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Old 02-24-12, 03:01 PM   #1
YamiRider1316
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So apparently carbon fiber is pretty durable

http://www.pinkbike.com/news/santa-c...-test-lab.html

the slam a frame into a concrete block test really sold me.
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Old 02-24-12, 04:30 PM   #2
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The fact that it's used in fighter jets, F1 suspension, and ball bats really sold me...twenty plus years ago.
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Old 02-24-12, 05:25 PM   #3
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. . . and kick-ass racing canoes.
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Old 02-24-12, 06:35 PM   #4
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Screw carbon fiber! STEEL IS REAL!
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Old 02-24-12, 06:59 PM   #5
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STEEL IS REAL RUSTY!
Fixed.




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Old 02-24-12, 08:34 PM   #6
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That was pretty awesome. I've never really doubted carbon (which is moot - I've never even ridden a carbon bike). I mean, hell, if it's strong enough to make Formula One frames out of...it should be good for mountain bikes.

Why is there reluctance towards CF in mountain biking anyway?

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Old 02-24-12, 09:02 PM   #7
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Why is there reluctance towards CF in mountain biking anyway?
Somebody probably broke a super-lightweight CF frame, and then the material took the blame rather than the construction.

It is all in the build spec.
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Old 02-24-12, 10:32 PM   #8
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I work at a bike shop and have seen plenty of broken carbon in real life. Wearthrough is another carbon-killer... pro tip, if your wheel is out of true and it's grazing your carbon frame, DO NOT RIDE IT LIKE THAT. This is why there are cell phones!

My own carbon hardtail died of a crack about halfway around the BB shell on the driveside... ahhh, so THAT'S why I was getting so much FD rub, I thought it was my massively powerful thighs or something I replaced it with an aluminum one (OH NOES, IT IS 1/2lb HEAVIER NOW!).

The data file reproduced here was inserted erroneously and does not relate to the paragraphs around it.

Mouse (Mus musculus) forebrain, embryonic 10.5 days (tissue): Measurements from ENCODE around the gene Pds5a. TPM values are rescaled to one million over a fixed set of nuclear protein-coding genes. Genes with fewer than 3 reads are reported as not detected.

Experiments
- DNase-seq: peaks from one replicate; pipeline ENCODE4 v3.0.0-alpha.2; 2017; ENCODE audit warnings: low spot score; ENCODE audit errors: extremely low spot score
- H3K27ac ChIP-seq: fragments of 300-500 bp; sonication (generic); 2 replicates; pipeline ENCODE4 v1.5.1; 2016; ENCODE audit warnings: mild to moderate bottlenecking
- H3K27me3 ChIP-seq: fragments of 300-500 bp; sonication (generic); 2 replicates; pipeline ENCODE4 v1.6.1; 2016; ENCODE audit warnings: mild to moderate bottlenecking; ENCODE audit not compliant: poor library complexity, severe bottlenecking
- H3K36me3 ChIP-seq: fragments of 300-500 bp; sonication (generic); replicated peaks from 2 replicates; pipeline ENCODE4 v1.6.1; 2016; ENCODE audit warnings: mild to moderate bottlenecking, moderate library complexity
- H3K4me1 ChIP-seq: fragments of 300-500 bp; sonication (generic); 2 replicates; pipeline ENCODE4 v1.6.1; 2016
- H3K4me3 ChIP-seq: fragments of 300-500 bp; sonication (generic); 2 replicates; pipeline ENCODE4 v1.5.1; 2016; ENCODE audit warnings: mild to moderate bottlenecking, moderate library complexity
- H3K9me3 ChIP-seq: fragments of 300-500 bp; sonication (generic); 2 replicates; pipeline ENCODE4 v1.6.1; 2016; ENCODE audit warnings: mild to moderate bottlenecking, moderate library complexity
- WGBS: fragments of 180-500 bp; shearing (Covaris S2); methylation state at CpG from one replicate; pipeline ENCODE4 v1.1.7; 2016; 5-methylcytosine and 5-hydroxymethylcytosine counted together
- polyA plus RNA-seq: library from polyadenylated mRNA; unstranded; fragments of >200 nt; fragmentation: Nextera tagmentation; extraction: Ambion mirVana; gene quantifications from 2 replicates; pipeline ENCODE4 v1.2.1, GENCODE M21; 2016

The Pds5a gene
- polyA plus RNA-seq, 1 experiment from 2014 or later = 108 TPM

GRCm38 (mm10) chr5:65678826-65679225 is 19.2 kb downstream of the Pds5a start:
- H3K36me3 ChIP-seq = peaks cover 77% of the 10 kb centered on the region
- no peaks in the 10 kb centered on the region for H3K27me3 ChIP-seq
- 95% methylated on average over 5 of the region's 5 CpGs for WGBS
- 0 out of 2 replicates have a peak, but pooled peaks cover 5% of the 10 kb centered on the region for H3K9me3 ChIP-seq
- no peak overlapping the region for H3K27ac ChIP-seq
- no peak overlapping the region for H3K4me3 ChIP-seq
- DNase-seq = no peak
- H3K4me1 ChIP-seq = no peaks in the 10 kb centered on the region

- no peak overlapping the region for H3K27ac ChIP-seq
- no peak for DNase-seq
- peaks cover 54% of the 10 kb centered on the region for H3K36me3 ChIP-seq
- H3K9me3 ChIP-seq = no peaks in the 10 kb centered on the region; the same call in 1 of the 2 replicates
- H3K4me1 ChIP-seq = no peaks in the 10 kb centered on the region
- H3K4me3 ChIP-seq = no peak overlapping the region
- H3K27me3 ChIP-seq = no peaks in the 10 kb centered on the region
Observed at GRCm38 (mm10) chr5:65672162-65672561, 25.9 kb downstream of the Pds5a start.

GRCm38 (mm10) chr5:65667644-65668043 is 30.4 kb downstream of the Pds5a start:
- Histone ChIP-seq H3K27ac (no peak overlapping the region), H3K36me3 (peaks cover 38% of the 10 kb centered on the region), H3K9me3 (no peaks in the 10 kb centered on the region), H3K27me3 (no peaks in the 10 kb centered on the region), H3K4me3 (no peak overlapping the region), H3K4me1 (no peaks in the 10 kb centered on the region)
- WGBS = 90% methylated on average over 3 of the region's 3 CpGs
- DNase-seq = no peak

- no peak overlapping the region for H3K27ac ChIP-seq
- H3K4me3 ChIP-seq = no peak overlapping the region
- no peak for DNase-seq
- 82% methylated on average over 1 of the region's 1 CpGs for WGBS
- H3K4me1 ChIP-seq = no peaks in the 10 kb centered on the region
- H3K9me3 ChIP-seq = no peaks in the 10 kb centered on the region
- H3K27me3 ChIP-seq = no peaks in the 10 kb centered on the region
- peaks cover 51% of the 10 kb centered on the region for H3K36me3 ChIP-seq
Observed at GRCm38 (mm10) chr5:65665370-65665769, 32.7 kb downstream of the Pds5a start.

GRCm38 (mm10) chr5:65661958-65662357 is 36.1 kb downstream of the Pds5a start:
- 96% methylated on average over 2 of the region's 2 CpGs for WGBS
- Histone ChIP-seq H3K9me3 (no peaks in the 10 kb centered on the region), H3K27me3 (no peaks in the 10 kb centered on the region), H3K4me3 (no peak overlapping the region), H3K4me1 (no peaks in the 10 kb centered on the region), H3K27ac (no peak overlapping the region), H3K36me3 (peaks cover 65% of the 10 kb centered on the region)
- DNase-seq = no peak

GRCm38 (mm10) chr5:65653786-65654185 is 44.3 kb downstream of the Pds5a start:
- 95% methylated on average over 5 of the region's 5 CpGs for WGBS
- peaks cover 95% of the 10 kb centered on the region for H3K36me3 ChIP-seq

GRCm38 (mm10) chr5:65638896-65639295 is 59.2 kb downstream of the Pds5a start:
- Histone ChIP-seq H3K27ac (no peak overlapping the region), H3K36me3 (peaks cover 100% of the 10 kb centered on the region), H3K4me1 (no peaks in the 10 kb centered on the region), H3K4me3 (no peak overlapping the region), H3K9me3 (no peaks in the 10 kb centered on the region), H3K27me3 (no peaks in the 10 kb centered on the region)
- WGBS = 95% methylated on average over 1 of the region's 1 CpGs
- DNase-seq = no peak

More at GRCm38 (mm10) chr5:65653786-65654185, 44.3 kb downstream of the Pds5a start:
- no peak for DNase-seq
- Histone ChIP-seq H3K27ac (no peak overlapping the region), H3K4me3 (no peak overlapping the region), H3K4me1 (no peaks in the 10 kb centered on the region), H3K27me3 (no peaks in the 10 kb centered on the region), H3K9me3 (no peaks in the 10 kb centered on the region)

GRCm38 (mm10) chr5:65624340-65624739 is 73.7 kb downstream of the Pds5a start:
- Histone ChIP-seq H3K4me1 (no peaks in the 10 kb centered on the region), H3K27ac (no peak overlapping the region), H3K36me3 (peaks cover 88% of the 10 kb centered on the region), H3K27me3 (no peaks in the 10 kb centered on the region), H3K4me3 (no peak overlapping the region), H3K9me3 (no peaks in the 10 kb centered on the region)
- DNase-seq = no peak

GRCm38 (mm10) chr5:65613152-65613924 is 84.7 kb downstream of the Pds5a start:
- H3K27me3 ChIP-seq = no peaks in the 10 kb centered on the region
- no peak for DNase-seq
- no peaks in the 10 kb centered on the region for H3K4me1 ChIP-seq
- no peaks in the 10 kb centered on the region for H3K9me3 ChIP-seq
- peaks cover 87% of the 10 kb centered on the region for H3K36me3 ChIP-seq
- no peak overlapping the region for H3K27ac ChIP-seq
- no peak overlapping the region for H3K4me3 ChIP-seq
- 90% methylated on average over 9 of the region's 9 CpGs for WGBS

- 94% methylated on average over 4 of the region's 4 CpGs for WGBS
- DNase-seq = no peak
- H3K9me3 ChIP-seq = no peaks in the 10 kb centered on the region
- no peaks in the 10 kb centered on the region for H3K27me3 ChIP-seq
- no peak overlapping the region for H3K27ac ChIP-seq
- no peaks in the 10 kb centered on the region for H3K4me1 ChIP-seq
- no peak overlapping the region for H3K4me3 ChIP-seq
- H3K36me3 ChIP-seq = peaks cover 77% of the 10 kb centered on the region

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Old 02-25-12, 12:17 PM   #9
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i've seen carbon crack, a rock strike at the right angle will do it. even cracked the bike rode without breaking. i've seen my friend ride his mojo hd for quite a while now, he is not gentle with it at all and he is still riding it. carbon is pretty good stuff.

i would say carbon is strong enough to outlast 80% of the people riding bikes. ive talked to people who say they don't think carbon can hold up, i don't tell them carbon bikes are faaaaar more capable than anything they will do with it.
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Old 02-25-12, 12:41 PM   #10
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I'm convinced of the durability of carbon fiber, but the devil is in the details, ie. how/how well it is designed and fabricated.
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Old 02-25-12, 12:46 PM   #11
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That was pretty awesome. I've never really doubted carbon (which is moot - I've never even ridden a carbon bike). I mean, hell, if it's strong enough to make Formal One frames out of...it should be good for mountain bikes.

Why is there reluctance towards CF in mountain biking anyway?
Lets see pretty well all of Trek, Specialized, Giant, Cannondale Santa Cruz, IBIS, etc etc. highest level XC and all mountain MTB's are carbon.
The last "pure downhill" bikes are going carbon as well. It's more why is there a reluctance to non-carbon bikes.
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Old 02-25-12, 12:59 PM   #12
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It's more why is there a reluctance to non-carbon bikes.
Reluctance toward non-CF? Do we need to take a poll of how many people here ride CF bikes vs everything else?